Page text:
Mori Tetsuzan, Xiwangmu, a hanging scroll painting

Edo period, AD 1804

Xiwangmu (Japanese: Seiōbō), the Queen Mother of the West, was a Chinese immortal. She was supposed to live in a paradise within the Kunlun Mountains, in an enchanted palace with beautiful pagodas and a magical garden. Among her plants she cultivated trees which every 3000 years flowered and bore peaches of immortality. She is depicted here holding one of these precious fruit, and wearing a phoenix ornament in her hair.

Artists of the Maruyama school often chose Xiwangmu, or other Chinese beauties, for their paintings. In this work by Tetsuzan, she is elegant and attractive, with plump and charming features. Tetsuzan (1775-1841) was the nephew and pupil of Mori Sosen (1747-1821), who had been one of the ten best pupils of Maruyama ōkyo (1733-95). Tetsuzan specialized in bijinga (pictures of beautiful women). He studied the methods of both the Maruyama and Mori schools; this work is an example of the former. The bright colours and soft folds of the robes, as well as Xiwangmu's poise and gentle expression, are characteristic of Tetsuzan's work.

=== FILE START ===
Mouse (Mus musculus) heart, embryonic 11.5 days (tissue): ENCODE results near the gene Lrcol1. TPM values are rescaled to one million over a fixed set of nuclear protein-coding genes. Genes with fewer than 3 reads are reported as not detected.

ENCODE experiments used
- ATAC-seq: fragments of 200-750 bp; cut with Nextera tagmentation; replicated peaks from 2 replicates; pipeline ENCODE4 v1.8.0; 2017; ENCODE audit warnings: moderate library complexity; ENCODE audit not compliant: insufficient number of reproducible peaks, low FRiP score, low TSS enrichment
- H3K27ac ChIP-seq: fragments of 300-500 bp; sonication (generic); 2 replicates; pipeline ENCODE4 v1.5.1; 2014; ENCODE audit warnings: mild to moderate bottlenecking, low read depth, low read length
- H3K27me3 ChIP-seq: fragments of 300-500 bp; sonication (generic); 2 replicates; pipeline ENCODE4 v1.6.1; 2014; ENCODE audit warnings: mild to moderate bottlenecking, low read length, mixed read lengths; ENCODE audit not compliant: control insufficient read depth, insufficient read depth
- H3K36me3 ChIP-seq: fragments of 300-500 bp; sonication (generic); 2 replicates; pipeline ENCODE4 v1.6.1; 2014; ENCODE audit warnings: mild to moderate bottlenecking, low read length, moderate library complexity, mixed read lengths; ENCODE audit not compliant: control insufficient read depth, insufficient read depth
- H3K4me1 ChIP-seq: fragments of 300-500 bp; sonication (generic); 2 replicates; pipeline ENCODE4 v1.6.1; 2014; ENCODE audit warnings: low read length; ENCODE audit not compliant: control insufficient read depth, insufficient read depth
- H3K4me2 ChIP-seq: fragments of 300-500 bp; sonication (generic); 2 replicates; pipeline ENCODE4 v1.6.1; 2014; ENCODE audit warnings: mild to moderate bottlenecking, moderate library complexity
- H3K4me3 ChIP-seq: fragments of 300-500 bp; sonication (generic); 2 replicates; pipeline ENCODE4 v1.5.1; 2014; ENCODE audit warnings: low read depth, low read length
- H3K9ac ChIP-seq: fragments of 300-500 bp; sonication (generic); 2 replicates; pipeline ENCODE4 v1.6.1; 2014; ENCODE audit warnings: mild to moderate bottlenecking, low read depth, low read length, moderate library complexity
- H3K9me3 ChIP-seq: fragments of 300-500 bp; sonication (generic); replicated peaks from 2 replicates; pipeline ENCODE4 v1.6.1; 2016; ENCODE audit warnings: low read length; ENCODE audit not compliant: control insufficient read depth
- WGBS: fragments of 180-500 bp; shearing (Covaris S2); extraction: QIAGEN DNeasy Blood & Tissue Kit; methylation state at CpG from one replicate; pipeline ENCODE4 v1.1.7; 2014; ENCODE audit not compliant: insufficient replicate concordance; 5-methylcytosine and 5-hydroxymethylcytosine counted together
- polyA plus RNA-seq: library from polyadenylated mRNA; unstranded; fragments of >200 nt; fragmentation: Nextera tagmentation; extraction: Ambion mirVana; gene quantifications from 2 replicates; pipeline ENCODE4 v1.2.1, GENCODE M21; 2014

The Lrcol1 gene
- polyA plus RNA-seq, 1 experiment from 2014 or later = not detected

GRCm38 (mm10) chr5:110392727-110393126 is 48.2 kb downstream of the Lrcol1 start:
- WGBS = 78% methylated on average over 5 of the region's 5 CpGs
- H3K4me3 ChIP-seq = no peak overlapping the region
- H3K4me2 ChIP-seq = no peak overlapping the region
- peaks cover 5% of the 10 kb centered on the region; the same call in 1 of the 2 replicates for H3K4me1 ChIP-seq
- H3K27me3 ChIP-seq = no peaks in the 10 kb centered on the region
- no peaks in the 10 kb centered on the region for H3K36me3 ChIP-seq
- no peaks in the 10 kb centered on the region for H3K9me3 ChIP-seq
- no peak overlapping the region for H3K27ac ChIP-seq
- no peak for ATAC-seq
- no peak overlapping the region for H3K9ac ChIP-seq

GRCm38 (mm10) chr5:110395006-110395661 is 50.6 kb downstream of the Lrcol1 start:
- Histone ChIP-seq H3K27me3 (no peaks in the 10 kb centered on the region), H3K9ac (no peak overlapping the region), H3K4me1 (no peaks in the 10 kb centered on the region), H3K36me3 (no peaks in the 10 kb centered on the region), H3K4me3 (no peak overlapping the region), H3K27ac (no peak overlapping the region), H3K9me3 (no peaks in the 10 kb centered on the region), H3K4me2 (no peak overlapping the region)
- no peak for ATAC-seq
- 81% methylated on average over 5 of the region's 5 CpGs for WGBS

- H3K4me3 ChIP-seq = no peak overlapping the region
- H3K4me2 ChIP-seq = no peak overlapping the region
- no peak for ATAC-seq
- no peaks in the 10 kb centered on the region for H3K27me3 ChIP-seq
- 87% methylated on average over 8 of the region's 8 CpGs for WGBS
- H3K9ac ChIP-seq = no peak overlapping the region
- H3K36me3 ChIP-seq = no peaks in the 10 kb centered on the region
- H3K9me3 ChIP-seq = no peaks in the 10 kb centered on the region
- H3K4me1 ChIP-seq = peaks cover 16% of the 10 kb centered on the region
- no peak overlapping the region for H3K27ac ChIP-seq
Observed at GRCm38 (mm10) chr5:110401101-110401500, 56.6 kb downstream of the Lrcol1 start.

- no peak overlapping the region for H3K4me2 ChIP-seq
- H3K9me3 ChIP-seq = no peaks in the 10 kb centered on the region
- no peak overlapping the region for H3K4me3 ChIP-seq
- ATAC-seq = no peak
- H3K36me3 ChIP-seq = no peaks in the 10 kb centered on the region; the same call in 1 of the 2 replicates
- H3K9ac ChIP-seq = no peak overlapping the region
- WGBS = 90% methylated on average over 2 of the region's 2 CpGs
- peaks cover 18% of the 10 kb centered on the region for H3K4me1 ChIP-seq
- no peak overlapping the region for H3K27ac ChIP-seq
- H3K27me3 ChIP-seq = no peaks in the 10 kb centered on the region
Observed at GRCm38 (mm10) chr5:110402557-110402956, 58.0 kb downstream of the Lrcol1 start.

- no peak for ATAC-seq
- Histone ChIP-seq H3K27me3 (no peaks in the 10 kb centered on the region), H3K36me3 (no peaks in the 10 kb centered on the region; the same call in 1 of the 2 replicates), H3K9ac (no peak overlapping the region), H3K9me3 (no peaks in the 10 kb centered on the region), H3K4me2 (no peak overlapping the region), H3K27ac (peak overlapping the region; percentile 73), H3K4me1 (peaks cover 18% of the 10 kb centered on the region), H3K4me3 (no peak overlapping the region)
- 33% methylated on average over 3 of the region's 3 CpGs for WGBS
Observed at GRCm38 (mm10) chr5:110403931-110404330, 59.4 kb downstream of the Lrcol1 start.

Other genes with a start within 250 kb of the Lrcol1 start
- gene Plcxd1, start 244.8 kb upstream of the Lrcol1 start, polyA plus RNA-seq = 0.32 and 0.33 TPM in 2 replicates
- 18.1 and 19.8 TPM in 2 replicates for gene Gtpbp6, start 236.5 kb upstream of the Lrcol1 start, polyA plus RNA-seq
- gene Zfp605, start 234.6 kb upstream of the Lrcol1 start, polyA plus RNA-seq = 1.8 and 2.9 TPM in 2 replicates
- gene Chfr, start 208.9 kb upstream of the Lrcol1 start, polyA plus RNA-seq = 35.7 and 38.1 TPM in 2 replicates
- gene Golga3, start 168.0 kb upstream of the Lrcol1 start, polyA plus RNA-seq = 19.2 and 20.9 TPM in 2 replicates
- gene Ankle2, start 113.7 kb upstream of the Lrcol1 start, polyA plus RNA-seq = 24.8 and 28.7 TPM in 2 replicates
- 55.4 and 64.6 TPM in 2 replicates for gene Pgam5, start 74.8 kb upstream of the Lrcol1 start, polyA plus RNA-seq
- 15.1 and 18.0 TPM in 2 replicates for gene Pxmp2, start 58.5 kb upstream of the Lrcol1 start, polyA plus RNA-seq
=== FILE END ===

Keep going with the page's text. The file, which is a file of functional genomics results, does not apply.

The signature reads 'Kinoe ne haru motome ni ōjite sha; Tetsuzan' (Painted by Tetsuzan at special request, spring, 1804), and the seals read 'Shushin no in' ('Seal of Shushin') and 'Shishin'.

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More information


I. Hirayama and T. Kobayashi (eds.), Hizō Nihon bijutsu taikan-2, vol. 3 (Tokyo, Kodansha, 1993)


Height: 1163.000 mm
Width: 451.000 mm

Museum number

Asia JA JP ADD332 (1950.11-11.012)


Gift of James Martin White


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